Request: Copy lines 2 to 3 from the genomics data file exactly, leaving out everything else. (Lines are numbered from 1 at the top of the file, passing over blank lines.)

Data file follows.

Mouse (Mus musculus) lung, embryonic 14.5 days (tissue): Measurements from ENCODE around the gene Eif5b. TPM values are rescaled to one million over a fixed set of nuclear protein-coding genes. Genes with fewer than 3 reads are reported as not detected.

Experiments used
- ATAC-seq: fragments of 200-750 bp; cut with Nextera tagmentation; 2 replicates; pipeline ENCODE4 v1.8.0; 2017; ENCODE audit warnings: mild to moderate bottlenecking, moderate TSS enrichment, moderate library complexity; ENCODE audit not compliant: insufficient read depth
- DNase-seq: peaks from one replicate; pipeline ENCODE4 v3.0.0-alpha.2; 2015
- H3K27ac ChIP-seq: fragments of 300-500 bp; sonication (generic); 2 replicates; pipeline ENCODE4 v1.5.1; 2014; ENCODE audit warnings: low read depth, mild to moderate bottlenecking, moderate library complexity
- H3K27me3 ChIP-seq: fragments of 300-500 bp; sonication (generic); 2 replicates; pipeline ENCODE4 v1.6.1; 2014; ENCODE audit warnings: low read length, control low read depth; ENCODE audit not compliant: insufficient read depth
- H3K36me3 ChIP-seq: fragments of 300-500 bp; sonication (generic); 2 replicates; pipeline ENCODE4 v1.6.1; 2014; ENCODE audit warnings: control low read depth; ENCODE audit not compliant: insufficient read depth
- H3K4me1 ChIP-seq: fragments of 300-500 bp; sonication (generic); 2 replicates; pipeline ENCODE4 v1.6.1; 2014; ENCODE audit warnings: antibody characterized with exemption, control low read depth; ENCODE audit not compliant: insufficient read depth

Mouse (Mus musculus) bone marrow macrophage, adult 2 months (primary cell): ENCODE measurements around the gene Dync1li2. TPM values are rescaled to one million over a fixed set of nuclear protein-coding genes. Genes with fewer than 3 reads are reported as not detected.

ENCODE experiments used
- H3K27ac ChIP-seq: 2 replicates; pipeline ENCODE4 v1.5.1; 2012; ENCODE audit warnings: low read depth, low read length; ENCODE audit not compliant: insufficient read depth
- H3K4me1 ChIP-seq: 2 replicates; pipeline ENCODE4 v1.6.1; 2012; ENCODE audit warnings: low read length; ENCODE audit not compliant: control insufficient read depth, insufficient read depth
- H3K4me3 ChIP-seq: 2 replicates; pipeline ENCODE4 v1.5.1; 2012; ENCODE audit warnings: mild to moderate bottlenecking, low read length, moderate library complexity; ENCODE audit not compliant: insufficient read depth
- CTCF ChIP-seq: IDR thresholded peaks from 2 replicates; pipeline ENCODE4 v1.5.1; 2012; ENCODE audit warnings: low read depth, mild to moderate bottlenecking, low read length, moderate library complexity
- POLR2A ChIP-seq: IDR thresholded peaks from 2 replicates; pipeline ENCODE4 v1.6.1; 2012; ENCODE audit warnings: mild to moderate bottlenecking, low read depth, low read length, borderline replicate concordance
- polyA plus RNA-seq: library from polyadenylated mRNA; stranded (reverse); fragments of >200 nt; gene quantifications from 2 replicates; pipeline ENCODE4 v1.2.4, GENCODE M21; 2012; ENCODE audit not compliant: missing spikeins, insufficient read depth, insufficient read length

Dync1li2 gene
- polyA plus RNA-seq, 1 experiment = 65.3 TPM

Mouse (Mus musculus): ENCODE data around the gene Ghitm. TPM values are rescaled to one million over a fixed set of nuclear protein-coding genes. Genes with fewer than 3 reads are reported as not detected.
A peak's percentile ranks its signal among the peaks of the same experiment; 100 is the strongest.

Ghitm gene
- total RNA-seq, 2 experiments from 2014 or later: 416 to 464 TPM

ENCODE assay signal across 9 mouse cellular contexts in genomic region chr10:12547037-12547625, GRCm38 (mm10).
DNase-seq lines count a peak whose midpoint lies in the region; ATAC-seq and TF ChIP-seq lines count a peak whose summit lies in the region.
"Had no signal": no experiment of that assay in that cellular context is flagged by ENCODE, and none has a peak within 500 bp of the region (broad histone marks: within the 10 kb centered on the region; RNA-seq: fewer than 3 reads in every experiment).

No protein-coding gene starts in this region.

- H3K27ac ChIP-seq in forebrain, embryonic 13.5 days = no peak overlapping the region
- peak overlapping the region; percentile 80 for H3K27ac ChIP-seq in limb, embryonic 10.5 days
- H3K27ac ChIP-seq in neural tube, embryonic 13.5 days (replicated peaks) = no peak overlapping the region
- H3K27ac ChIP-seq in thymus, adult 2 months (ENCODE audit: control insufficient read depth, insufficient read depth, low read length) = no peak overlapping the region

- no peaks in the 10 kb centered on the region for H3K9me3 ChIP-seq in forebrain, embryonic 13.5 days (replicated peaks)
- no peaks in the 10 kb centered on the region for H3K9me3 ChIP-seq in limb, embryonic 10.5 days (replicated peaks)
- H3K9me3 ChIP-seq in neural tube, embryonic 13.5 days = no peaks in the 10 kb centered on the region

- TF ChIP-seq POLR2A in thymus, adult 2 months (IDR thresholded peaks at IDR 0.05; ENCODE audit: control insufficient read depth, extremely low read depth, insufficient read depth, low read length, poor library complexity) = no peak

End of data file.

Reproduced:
Experiments used
- ATAC-seq: fragments of 200-750 bp; cut with Nextera tagmentation; 2 replicates; pipeline ENCODE4 v1.8.0; 2017; ENCODE audit warnings: mild to moderate bottlenecking, moderate TSS enrichment, moderate library complexity; ENCODE audit not compliant: insufficient read depth